And so — little change as a result of the “fall of the Roman Empire”:

From whatever standpoint we regard it, then, the period inaugurated by the establishment of the Barbarians within the Empire introduced no absolute historical innovation. What the Germans destroyed was not the Empire, but the Imperial government in partibus occidentis. They themselves acknowledged as much by installing themselves as foederati. Far from seeking to replace the Empire by anything new, they established themselves within it, and although their settlement was accompanied by a process of serious degradation, they did not introduce a new scheme of government; the ancient palazzo, so to speak, was divided up into apartments, but it still survived as a building. In short, the essential character of “Romania” still remained Mediterranean. (p. 104)

By contrast, Pirenne believes the Islamic assault on the Western Roman Empire in the seventh century was transformative, catastrophic, and entirely unexpected. “The Empire had never regarded this as one of its vulnerable points, nor had it ever massed there any large proportion of its military forces” (110). And: “The Arab conquest, which brought confusion upon both Europe and Asia, was without precedent. The swiftness of its victory is comparable only with that by which the Mongol Empires of Attila, Jenghiz Khan and Tamerlane were established. But these Empires were as ephemeral as the conquest of Islam was lasting” (p. 112).

Pirenne is first and foremost an economic historian, and the evidence he finds most compelling is the material evidence of trade. In particular, he takes note of evidence of the availability of spices and papyrus at various times in late antiquity, and draws a crucial conclusion: trade routes between western ports and eastern sources were severed, leading to a complete disappearance of these valuable products in cities and monasteries in the west. In the sixth century these products were widely available in the West:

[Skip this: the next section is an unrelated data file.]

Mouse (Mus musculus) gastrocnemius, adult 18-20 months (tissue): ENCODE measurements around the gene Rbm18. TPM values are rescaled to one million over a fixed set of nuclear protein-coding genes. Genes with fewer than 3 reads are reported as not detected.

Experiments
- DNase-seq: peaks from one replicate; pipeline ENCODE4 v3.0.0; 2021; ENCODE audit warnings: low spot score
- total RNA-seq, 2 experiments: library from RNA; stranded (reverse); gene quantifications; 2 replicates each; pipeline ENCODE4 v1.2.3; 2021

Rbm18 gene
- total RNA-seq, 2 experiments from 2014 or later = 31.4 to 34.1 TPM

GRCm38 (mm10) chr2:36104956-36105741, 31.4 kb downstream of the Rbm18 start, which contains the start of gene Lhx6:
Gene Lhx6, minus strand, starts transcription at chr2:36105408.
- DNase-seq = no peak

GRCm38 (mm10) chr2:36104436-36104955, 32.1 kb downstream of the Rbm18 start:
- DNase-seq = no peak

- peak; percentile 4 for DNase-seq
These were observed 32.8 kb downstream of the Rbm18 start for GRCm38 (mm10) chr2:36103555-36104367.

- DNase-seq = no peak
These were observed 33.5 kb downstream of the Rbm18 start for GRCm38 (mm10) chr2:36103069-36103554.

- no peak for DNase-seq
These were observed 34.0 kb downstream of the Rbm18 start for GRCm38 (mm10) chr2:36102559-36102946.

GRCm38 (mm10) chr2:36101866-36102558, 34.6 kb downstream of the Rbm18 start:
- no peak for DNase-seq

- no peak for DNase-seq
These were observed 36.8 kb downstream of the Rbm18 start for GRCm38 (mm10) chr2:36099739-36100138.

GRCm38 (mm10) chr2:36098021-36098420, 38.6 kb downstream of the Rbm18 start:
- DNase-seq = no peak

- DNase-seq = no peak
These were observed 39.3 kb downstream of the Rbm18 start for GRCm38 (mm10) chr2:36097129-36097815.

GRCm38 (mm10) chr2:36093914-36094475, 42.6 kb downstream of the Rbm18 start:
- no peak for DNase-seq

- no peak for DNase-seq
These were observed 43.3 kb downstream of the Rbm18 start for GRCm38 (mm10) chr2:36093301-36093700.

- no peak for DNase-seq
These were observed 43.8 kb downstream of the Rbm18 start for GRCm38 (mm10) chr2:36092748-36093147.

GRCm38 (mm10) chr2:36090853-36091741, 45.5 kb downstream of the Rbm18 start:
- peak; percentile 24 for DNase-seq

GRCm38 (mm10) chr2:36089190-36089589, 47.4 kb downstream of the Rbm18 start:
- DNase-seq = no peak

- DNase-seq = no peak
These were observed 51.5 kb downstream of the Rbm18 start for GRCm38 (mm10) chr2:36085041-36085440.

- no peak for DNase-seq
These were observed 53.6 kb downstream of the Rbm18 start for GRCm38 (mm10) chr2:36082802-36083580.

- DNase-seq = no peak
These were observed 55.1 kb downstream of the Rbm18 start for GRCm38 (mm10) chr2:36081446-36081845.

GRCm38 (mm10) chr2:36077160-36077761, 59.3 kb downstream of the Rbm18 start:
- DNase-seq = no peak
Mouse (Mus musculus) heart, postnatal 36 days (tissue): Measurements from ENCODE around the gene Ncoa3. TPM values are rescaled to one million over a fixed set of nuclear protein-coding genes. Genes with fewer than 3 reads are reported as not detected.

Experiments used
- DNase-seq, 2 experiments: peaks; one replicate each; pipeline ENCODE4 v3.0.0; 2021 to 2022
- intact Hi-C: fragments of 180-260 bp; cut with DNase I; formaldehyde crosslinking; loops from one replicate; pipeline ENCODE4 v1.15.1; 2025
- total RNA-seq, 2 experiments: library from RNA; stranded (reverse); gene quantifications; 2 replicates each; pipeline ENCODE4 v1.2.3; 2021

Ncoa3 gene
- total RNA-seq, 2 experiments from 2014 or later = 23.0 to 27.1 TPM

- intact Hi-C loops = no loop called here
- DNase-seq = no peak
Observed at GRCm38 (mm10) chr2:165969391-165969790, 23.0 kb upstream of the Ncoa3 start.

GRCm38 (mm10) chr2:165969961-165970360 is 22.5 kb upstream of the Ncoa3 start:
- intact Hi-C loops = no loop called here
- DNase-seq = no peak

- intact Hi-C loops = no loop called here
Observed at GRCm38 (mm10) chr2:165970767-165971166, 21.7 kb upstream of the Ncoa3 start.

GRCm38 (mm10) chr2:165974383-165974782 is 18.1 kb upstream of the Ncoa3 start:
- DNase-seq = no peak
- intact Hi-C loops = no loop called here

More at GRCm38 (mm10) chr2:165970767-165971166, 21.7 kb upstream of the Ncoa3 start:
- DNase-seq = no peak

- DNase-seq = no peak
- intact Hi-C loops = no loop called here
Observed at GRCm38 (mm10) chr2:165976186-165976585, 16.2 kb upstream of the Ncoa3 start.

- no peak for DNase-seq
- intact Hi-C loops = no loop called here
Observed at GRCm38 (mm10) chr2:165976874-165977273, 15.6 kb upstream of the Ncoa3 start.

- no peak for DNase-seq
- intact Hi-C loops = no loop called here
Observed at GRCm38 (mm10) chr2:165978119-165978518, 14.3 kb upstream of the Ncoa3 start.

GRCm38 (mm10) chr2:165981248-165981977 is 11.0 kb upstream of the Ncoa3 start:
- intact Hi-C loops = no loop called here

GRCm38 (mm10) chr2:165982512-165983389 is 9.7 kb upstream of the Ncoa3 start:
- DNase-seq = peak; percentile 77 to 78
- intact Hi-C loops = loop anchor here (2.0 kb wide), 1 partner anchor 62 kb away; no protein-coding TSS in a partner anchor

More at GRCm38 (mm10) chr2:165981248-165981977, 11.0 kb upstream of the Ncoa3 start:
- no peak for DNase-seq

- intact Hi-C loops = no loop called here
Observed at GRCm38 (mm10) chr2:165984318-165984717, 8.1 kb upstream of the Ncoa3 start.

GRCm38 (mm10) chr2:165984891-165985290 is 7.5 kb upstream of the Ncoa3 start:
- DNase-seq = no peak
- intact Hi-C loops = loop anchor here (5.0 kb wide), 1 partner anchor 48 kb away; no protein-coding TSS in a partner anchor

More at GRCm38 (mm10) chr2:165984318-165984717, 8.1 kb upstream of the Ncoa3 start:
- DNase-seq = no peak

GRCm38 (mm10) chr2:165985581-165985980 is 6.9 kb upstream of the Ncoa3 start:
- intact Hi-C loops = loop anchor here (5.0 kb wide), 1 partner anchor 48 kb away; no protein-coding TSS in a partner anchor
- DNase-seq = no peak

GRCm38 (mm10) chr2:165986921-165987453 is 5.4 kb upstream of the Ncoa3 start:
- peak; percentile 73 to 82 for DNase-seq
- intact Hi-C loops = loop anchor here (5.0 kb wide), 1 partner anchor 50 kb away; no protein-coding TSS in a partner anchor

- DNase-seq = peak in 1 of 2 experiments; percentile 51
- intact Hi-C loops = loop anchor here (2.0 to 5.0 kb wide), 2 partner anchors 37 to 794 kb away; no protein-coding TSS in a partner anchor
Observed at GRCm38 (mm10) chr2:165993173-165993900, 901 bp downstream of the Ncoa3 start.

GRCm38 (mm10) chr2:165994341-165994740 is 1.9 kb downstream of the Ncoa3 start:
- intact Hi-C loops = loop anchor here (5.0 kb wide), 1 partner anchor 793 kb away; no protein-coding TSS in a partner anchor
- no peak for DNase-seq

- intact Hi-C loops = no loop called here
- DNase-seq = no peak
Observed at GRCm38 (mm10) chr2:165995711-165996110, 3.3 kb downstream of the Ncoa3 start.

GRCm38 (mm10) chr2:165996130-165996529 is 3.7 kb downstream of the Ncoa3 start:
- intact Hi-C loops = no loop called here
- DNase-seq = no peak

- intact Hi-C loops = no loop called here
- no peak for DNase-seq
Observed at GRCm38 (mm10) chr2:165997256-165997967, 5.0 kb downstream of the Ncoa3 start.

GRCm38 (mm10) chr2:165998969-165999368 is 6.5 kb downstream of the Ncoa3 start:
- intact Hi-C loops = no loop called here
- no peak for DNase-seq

Papyrus was another thing that came from the East, and of which great quantities were consumed. Egypt had the monopoly of furnishing the whole Empire with the writing material in general use, parchment being reserved for special purposes. Now, both after and before the invasions the art of writing was practised throughout the West. It was a necessary constituent of social life. The juridical and administrative life of the Empire, the very functioning of the State, necessitated the practice of the art, and the same may be said of social relations. The merchants had their clerks, mercenarii litterati. Masses of papyrus must have been required by those who kept the registers of the fisc, by the notaries of the tribunals, by private correspondents, and by the monasteries. (pp. 65-66)